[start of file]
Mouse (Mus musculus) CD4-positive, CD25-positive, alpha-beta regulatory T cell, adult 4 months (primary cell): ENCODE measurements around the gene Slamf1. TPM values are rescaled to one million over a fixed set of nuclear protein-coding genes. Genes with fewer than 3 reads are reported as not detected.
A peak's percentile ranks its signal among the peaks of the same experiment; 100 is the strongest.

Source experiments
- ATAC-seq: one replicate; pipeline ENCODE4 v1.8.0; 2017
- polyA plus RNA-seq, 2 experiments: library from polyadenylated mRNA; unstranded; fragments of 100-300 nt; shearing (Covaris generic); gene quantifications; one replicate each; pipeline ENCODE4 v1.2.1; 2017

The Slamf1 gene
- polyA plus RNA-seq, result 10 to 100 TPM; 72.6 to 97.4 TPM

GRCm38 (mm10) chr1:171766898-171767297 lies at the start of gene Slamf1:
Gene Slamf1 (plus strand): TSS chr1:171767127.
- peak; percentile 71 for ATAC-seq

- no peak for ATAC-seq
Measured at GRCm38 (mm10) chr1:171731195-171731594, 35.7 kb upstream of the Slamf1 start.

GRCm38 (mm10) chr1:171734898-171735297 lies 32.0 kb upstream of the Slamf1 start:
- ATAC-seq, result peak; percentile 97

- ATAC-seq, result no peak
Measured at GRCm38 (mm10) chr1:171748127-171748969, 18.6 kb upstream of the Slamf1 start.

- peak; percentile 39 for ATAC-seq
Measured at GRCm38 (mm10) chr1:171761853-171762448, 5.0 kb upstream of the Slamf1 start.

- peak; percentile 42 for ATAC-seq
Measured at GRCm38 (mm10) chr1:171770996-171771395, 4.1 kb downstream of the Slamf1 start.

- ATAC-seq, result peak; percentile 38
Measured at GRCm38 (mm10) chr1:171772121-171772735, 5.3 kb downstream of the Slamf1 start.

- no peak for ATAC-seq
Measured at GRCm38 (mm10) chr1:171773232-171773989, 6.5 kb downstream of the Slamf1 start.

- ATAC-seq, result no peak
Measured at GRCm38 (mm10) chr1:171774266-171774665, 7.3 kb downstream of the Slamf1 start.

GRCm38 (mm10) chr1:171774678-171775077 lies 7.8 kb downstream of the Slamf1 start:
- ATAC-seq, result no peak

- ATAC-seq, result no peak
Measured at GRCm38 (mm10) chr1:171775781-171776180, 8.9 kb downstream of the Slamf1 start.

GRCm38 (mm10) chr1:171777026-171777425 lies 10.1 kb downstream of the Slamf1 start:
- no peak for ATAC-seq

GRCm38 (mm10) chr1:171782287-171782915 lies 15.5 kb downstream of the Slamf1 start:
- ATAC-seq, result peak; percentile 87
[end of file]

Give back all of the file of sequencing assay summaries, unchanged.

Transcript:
Mouse (Mus musculus) CD4-positive, CD25-positive, alpha-beta regulatory T cell, adult 4 months (primary cell): ENCODE measurements around the gene Slamf1. TPM values are rescaled to one million over a fixed set of nuclear protein-coding genes. Genes with fewer than 3 reads are reported as not detected.
A peak's percentile ranks its signal among the peaks of the same experiment; 100 is the strongest.

Source experiments
- ATAC-seq: one replicate; pipeline ENCODE4 v1.8.0; 2017
- polyA plus RNA-seq, 2 experiments: library from polyadenylated mRNA; unstranded; fragments of 100-300 nt; shearing (Covaris generic); gene quantifications; one replicate each; pipeline ENCODE4 v1.2.1; 2017

The Slamf1 gene
- polyA plus RNA-seq, result 10 to 100 TPM; 72.6 to 97.4 TPM

GRCm38 (mm10) chr1:171766898-171767297 lies at the start of gene Slamf1:
Gene Slamf1 (plus strand): TSS chr1:171767127.
- peak; percentile 71 for ATAC-seq

- no peak for ATAC-seq
Measured at GRCm38 (mm10) chr1:171731195-171731594, 35.7 kb upstream of the Slamf1 start.

GRCm38 (mm10) chr1:171734898-171735297 lies 32.0 kb upstream of the Slamf1 start:
- ATAC-seq, result peak; percentile 97

- ATAC-seq, result no peak
Measured at GRCm38 (mm10) chr1:171748127-171748969, 18.6 kb upstream of the Slamf1 start.

- peak; percentile 39 for ATAC-seq
Measured at GRCm38 (mm10) chr1:171761853-171762448, 5.0 kb upstream of the Slamf1 start.

- peak; percentile 42 for ATAC-seq
Measured at GRCm38 (mm10) chr1:171770996-171771395, 4.1 kb downstream of the Slamf1 start.

- ATAC-seq, result peak; percentile 38
Measured at GRCm38 (mm10) chr1:171772121-171772735, 5.3 kb downstream of the Slamf1 start.

- no peak for ATAC-seq
Measured at GRCm38 (mm10) chr1:171773232-171773989, 6.5 kb downstream of the Slamf1 start.

- ATAC-seq, result no peak
Measured at GRCm38 (mm10) chr1:171774266-171774665, 7.3 kb downstream of the Slamf1 start.

GRCm38 (mm10) chr1:171774678-171775077 lies 7.8 kb downstream of the Slamf1 start:
- ATAC-seq, result no peak

- ATAC-seq, result no peak
Measured at GRCm38 (mm10) chr1:171775781-171776180, 8.9 kb downstream of the Slamf1 start.

GRCm38 (mm10) chr1:171777026-171777425 lies 10.1 kb downstream of the Slamf1 start:
- no peak for ATAC-seq

GRCm38 (mm10) chr1:171782287-171782915 lies 15.5 kb downstream of the Slamf1 start:
- ATAC-seq, result peak; percentile 87